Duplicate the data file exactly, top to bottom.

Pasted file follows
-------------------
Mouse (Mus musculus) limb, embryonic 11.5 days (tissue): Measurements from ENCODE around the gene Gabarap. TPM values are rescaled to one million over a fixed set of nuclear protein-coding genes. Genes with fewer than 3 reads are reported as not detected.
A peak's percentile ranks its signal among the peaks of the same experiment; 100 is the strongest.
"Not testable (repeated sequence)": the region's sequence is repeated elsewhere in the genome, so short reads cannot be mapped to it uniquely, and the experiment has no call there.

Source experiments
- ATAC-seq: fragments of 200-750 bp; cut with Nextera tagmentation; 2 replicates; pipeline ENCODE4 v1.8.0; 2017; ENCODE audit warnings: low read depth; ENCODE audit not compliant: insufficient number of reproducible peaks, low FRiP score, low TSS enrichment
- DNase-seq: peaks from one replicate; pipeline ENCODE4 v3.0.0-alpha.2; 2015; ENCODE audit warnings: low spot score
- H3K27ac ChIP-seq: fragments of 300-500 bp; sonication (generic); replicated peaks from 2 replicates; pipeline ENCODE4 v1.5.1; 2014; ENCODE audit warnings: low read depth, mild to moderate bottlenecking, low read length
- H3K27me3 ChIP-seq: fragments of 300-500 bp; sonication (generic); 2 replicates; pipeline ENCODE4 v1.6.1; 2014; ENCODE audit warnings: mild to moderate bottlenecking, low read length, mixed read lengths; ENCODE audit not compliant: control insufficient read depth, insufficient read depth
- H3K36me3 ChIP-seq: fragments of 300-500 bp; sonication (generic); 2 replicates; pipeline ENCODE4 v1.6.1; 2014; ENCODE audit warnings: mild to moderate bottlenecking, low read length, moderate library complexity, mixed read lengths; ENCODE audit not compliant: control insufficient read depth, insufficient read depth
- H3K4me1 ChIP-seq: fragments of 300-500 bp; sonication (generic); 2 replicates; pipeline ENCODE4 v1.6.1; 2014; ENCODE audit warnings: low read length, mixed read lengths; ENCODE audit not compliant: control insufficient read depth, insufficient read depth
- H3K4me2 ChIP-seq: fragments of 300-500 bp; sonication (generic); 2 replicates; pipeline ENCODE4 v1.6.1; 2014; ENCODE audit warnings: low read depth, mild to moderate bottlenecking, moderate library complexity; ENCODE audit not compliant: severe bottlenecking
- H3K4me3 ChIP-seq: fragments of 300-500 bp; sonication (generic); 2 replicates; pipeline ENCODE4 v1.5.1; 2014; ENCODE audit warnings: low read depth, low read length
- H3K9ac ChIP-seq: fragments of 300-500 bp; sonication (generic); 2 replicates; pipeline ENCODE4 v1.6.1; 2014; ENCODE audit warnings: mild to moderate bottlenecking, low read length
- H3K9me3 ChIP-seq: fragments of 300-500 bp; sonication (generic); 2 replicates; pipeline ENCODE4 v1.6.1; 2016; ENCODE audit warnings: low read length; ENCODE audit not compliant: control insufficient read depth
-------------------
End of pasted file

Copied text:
Mouse (Mus musculus) limb, embryonic 11.5 days (tissue): Measurements from ENCODE around the gene Gabarap. TPM values are rescaled to one million over a fixed set of nuclear protein-coding genes. Genes with fewer than 3 reads are reported as not detected.
A peak's percentile ranks its signal among the peaks of the same experiment; 100 is the strongest.
"Not testable (repeated sequence)": the region's sequence is repeated elsewhere in the genome, so short reads cannot be mapped to it uniquely, and the experiment has no call there.

Source experiments
- ATAC-seq: fragments of 200-750 bp; cut with Nextera tagmentation; 2 replicates; pipeline ENCODE4 v1.8.0; 2017; ENCODE audit warnings: low read depth; ENCODE audit not compliant: insufficient number of reproducible peaks, low FRiP score, low TSS enrichment
- DNase-seq: peaks from one replicate; pipeline ENCODE4 v3.0.0-alpha.2; 2015; ENCODE audit warnings: low spot score
- H3K27ac ChIP-seq: fragments of 300-500 bp; sonication (generic); replicated peaks from 2 replicates; pipeline ENCODE4 v1.5.1; 2014; ENCODE audit warnings: low read depth, mild to moderate bottlenecking, low read length
- H3K27me3 ChIP-seq: fragments of 300-500 bp; sonication (generic); 2 replicates; pipeline ENCODE4 v1.6.1; 2014; ENCODE audit warnings: mild to moderate bottlenecking, low read length, mixed read lengths; ENCODE audit not compliant: control insufficient read depth, insufficient read depth
- H3K36me3 ChIP-seq: fragments of 300-500 bp; sonication (generic); 2 replicates; pipeline ENCODE4 v1.6.1; 2014; ENCODE audit warnings: mild to moderate bottlenecking, low read length, moderate library complexity, mixed read lengths; ENCODE audit not compliant: control insufficient read depth, insufficient read depth
- H3K4me1 ChIP-seq: fragments of 300-500 bp; sonication (generic); 2 replicates; pipeline ENCODE4 v1.6.1; 2014; ENCODE audit warnings: low read length, mixed read lengths; ENCODE audit not compliant: control insufficient read depth, insufficient read depth
- H3K4me2 ChIP-seq: fragments of 300-500 bp; sonication (generic); 2 replicates; pipeline ENCODE4 v1.6.1; 2014; ENCODE audit warnings: low read depth, mild to moderate bottlenecking, moderate library complexity; ENCODE audit not compliant: severe bottlenecking
- H3K4me3 ChIP-seq: fragments of 300-500 bp; sonication (generic); 2 replicates; pipeline ENCODE4 v1.5.1; 2014; ENCODE audit warnings: low read depth, low read length
- H3K9ac ChIP-seq: fragments of 300-500 bp; sonication (generic); 2 replicates; pipeline ENCODE4 v1.6.1; 2014; ENCODE audit warnings: mild to moderate bottlenecking, low read length
- H3K9me3 ChIP-seq: fragments of 300-500 bp; sonication (generic); 2 replicates; pipeline ENCODE4 v1.6.1; 2016; ENCODE audit warnings: low read length; ENCODE audit not compliant: control insufficient read depth